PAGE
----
When Ball Is Life, #TwitterNBAShow Provides Alternative Broadcast

Danny Leroux didn’t expect much from a one off meeting with Twitter prior to the 2016-17 NBA regular season. The genesis of the sit-down in San Francisco for Leroux and his now #TwitterNBAShow counterpart Nate Duncan and the company was around a possible studio show, where Leroux and Duncan would provide insightful commentary and analysis.

As Leroux recalled the meeting, he explained that everyone was immediately “on the same wavelength” for what would originally be a halftime and postgame NBA-themed broadcast.

“We hit the ground running,” Leroux told Sports Business Chronicle last month, which included 10 to 15 shows on Periscope between December 2016 and February 2017, with Twitter providing support and promotion for #TwitterNBAShow.

He and Duncan highlighted one digitally-centric broadcast — retired tennis star Andy Roddick’s Periscope live stream during the 2016 U.S. Open — as a jumping off point for the duo and a format that piqued their interest for what could be created for basketball. Bigger notes, more analysis and an interactive fan element were all initial points of focus with the NBA show.

On Feb. 12, 2017, with the New York Knicks hosting the San Antonio Spurs, Duncan decided to experiment with a live call of the game on Periscope. What Duncan quickly found was an engaged audience of NBA enthusiasts who enjoyed the alternative broadcast.

“It’s a way to move beyond the traditional play-by-play format,” he added of the raw, unpolished “stream of consciousness” commentary that deters from a traditional call.

For example, as he described, if there’s a pick-and-roll happening, he might reference the defending player versus the offensive one. On the same play, he’ll call out a corner three-point shooter, who might be wide open if help defense occurs, all in real-time.

The Periscope show soon pivoted to live, with collective barging agreement and player salary discussions dotting the conversation. A paid intern now Tweets advanced statistics during broadcasts and splices up clips for Twitter, too. Halftimes and commercial breaks are generally reserved for answering fan questions and the duo catching up on their own Twitter feeds.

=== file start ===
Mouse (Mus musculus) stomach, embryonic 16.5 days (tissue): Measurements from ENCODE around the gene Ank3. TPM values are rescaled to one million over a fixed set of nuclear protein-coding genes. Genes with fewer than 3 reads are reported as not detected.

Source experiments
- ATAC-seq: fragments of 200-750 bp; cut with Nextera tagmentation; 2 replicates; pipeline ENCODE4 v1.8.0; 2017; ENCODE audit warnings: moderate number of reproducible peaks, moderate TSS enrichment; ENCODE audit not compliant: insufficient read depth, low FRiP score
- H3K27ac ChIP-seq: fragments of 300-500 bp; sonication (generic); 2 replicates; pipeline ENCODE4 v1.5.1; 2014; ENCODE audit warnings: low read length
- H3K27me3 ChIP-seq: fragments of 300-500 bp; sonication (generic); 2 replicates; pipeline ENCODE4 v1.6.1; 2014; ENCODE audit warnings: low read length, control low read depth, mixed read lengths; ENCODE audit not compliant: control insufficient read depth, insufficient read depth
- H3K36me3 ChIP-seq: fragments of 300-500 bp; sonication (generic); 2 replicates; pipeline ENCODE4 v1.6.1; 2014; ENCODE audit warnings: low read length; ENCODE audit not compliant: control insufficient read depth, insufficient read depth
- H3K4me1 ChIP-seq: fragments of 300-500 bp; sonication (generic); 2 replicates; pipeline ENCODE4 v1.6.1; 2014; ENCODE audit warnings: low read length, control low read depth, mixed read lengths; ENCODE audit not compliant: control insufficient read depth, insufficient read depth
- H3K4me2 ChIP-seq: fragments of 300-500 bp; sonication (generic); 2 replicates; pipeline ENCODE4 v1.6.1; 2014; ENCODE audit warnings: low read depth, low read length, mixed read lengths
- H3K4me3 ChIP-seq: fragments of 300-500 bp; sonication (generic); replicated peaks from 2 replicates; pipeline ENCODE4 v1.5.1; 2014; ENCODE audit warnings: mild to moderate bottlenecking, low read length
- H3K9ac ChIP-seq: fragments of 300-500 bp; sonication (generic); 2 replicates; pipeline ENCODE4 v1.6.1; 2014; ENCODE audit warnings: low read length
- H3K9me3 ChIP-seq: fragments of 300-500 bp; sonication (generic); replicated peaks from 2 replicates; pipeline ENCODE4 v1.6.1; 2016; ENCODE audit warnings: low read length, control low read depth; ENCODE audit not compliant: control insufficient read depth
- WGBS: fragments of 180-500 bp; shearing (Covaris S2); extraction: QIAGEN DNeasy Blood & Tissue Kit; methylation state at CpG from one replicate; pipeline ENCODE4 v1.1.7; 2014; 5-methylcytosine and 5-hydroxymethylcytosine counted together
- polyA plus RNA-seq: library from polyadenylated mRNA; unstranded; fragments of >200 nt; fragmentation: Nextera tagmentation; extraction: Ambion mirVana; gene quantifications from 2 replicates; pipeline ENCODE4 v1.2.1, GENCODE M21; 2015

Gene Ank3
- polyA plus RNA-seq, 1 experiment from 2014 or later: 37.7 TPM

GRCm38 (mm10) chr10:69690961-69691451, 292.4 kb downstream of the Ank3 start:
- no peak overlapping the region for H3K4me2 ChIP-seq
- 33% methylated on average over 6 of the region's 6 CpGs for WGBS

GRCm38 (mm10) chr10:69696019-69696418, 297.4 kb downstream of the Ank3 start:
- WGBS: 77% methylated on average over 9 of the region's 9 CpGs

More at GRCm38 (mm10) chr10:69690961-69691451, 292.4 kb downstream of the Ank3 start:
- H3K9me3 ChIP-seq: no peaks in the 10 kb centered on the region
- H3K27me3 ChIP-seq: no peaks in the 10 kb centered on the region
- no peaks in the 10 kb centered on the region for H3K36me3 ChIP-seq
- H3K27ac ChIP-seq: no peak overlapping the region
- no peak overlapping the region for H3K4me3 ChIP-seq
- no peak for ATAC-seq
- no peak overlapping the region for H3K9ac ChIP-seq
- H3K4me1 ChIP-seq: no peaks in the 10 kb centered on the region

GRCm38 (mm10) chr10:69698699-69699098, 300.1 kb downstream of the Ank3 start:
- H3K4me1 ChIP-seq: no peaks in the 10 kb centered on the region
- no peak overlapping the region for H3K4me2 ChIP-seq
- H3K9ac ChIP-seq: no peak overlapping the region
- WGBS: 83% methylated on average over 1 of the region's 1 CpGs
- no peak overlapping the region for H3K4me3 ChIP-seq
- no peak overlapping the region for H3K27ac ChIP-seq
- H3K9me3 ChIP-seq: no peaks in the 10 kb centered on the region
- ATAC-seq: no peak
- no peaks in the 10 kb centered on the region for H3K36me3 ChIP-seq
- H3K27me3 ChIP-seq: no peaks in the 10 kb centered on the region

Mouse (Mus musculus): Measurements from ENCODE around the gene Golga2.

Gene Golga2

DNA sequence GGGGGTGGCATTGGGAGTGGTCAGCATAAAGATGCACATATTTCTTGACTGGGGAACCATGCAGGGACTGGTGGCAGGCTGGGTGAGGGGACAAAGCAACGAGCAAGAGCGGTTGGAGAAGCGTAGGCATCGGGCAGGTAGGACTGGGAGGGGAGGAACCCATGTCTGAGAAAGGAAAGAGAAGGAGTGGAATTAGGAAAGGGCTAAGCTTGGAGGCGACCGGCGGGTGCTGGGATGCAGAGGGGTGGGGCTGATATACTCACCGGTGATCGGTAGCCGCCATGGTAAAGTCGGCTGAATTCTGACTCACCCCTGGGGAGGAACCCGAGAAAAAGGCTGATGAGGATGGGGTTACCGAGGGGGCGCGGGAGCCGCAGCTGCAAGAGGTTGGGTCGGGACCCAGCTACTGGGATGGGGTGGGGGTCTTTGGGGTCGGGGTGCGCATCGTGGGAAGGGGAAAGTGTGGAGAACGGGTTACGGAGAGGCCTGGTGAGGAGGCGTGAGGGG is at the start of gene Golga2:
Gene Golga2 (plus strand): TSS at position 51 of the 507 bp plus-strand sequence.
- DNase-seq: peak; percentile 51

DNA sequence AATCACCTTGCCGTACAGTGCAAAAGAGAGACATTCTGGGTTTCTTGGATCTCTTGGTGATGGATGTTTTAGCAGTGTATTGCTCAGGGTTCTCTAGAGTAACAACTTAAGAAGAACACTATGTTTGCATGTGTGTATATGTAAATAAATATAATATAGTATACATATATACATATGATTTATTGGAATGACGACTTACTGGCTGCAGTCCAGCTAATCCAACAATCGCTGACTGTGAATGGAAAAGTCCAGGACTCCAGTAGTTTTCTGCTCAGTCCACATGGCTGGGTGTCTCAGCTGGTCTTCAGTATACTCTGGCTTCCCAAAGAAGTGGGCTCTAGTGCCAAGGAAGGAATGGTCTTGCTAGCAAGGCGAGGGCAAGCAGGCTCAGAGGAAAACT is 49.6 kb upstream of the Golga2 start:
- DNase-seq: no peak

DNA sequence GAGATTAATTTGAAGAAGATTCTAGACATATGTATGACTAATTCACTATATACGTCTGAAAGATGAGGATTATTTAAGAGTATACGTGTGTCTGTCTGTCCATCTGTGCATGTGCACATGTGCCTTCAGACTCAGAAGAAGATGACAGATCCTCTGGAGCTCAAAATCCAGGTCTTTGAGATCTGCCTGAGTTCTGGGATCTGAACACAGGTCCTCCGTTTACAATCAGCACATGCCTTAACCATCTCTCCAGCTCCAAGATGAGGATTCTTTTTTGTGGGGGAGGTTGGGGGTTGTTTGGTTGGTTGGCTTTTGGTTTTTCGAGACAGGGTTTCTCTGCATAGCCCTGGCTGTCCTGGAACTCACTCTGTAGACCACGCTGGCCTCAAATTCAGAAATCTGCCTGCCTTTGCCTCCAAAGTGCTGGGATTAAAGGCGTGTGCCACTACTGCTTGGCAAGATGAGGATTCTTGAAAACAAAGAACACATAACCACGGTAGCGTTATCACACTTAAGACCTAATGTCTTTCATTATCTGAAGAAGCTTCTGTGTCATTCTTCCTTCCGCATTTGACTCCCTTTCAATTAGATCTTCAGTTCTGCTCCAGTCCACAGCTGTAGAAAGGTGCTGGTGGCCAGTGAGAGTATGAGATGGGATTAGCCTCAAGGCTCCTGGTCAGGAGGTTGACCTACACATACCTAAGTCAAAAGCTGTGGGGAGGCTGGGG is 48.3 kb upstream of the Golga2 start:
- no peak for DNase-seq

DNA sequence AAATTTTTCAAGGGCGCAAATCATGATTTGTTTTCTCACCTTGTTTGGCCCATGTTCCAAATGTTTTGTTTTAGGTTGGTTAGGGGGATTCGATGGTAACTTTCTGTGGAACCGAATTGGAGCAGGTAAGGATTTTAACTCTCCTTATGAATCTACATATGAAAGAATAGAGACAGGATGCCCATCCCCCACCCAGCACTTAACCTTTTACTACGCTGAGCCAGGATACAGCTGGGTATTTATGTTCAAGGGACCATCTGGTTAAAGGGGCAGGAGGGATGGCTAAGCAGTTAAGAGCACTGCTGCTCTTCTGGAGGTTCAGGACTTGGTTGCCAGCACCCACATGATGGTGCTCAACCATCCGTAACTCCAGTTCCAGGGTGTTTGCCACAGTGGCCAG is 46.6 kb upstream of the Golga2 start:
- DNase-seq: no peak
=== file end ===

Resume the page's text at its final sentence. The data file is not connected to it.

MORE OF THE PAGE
The alternative broadcast crew typically watches games at Duncan’s San Francisco Bay Area apartment. During the regular season, a typical week includes five hours of #TwitterNBAShow around national broadcasts on ESPN, TNT and ABC while the playoffs could mean two to four times more, especially in the first round.

For the regular season, Duncan and Leroux will plan out broadcasts a month in advance and during the playoffs, it’s generally a few days based on scheduling.

“It’s hectic but for good reason,” Leroux said of the time commitment for the #TwitterNBAShow. “There’s a lot worth doing. For me, that’s energizing. Especially in the early parts of the playoffs, there’s a lot to learn and experience.

“At first, the burden — if you want to call that of the #TwitterNBAShow — felt significant. Then, what I realized is I’m going to be watching these games anyway. I watch them differently with the #TwitterNBAShow versus at home. … The biggest difference between doing the Twitter show and not doing it is the ability to take notes, whether that is live tweeting or taking notes on whatever is happening, that’s really the only thing that gets lost. To do the Twitter show well, we have to be so engaged watching that it’s more a memory exercise, that’s the challenge, than anything else. I enjoy that. It’s been fun. It forces me to be at a different level as an analyst than just a viewer.”